What is the African American biblical interpreter to do with the
letters of the Apostle Paul? New Testament scholar Dr. Lisa Bowens takes
aim at this question in her new book, African American Readings of Paul: Reception, Resistance, and Transformation.
In this interview, Sushama Austin-Connor talks with Dr. Bowens about
the inspiration behind this work, the “hidden figures” of African
American hermeneutics, interpretations of Paul that resist White
supremacy and racism, and more.
associate professor of New Testament at Princeton Theological Seminary,
earned a BS (cum laude), MSBE, and MLIS from the University of North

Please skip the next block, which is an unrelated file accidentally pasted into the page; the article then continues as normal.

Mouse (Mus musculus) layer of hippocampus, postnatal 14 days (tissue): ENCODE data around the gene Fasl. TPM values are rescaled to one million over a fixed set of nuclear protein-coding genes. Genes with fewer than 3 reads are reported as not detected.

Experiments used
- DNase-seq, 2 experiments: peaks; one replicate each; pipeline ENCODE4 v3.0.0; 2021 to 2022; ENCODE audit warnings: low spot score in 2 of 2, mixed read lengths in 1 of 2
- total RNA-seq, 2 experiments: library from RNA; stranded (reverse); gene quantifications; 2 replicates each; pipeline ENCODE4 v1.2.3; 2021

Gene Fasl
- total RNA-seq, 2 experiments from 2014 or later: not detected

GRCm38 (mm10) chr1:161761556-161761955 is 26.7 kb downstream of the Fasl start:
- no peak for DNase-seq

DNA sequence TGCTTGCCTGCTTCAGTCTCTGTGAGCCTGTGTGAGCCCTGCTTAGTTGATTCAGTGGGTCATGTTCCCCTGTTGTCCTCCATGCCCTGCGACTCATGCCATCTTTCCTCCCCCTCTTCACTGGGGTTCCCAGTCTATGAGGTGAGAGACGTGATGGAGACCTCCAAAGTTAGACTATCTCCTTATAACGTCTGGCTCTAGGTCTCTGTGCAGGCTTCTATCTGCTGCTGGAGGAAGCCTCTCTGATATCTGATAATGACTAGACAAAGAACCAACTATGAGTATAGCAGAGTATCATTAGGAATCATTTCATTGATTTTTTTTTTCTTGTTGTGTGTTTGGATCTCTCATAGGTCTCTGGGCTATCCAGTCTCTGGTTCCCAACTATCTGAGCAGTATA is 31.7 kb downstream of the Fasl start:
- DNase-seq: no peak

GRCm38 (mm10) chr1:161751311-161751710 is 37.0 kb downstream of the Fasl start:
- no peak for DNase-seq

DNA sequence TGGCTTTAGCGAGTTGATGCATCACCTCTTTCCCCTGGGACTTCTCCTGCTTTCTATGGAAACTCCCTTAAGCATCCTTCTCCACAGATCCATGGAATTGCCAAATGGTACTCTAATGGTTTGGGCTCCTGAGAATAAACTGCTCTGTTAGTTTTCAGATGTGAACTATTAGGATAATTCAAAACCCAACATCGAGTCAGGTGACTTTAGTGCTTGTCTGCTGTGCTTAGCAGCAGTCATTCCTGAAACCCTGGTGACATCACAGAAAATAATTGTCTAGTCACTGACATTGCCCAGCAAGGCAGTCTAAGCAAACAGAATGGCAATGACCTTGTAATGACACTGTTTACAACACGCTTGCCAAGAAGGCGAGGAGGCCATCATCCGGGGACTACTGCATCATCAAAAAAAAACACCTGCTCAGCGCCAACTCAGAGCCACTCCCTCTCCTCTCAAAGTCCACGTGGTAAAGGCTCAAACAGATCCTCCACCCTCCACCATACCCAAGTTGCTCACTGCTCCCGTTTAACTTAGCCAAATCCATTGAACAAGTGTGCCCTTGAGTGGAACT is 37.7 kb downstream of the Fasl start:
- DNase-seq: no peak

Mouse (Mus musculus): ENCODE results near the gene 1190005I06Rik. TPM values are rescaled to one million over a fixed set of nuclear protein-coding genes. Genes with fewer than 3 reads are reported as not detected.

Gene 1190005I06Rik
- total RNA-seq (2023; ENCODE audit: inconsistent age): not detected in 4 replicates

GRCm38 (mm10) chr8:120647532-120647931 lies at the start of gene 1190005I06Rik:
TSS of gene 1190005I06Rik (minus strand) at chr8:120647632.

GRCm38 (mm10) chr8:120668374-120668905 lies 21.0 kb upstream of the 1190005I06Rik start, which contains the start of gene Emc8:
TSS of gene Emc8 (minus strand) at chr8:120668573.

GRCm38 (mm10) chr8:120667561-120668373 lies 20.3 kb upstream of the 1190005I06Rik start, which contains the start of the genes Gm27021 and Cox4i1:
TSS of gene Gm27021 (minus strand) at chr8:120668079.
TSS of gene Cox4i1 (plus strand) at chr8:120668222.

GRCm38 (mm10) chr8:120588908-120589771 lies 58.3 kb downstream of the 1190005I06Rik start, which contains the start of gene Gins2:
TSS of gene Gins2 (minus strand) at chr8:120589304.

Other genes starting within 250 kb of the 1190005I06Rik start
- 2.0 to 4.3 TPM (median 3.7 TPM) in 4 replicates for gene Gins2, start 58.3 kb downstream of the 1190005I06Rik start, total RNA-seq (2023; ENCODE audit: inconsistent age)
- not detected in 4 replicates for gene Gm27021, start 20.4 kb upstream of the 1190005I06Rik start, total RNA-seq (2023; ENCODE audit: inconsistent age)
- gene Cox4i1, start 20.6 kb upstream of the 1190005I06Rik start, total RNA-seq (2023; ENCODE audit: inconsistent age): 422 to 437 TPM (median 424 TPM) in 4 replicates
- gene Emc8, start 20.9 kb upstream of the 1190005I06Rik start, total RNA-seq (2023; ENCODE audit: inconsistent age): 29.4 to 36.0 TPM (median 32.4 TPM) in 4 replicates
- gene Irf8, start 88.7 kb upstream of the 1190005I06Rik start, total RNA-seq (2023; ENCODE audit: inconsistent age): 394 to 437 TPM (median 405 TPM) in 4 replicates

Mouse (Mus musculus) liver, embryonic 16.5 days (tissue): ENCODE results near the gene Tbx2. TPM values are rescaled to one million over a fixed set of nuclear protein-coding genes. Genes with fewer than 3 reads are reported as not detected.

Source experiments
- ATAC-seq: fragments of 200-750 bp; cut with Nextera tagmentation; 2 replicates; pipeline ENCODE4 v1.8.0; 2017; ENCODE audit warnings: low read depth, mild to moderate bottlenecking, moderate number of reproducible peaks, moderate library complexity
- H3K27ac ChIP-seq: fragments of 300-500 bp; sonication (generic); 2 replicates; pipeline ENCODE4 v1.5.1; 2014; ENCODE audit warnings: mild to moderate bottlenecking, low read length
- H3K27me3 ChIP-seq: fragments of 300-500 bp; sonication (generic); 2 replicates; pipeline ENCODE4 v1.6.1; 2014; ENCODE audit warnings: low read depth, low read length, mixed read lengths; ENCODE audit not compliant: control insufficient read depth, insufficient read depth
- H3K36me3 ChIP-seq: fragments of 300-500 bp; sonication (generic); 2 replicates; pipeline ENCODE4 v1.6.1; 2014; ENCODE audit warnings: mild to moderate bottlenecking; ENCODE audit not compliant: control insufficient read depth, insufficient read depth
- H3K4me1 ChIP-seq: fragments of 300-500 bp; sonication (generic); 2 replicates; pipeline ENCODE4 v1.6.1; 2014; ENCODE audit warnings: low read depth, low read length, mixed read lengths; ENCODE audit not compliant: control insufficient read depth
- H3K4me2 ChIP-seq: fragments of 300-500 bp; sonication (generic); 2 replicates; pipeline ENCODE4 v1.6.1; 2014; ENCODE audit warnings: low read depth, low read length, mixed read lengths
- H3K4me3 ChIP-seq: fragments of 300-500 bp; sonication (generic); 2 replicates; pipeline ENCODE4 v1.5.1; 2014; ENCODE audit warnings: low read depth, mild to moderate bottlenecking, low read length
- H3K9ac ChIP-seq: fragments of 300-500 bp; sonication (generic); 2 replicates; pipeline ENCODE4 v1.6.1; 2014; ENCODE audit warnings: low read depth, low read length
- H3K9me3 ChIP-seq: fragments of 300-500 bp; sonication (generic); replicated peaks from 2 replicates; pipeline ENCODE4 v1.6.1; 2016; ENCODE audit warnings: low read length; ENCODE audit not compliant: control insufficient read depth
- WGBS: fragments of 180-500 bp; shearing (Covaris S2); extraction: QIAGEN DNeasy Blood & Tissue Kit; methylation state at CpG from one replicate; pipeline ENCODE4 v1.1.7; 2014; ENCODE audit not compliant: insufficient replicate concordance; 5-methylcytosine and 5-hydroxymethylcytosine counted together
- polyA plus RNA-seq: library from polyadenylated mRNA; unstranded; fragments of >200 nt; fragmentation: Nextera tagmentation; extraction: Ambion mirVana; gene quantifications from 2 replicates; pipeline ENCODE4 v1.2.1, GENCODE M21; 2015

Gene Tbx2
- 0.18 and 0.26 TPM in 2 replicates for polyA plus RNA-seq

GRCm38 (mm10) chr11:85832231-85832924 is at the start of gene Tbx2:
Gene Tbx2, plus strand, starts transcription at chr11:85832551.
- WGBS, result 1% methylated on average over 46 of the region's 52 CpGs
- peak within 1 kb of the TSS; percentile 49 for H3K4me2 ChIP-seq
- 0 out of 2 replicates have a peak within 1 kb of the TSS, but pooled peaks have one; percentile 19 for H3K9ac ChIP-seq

Carolina at Greensboro, and an MTS and ThM from Duke Divinity School.
She received her PhD from Princeton Theological Seminary. Her recently
published book, African American Readings of Paul: Reception, Resistance, and Transformation,
(Eerdmans) is the first book devoted solely to investigating a
historical trajectory of how African Americans have understood Paul and
utilized his work to resist and protest injustice and racism in their
own writings from the 1700s to the mid-twentieth century. Her previous
book, An Apostle in Battle: Paul and Spiritual Warfare in 2 Corinthians 12:1-10
(Mohr Siebeck), is a revision of her dissertation and examines Paul’s
ascent to the third heaven through a cosmic/apocalyptic lens. It traces
martial imagery in the letter and explores how this imagery facilitates
understanding Paul’s journey as an example of spiritual warfare.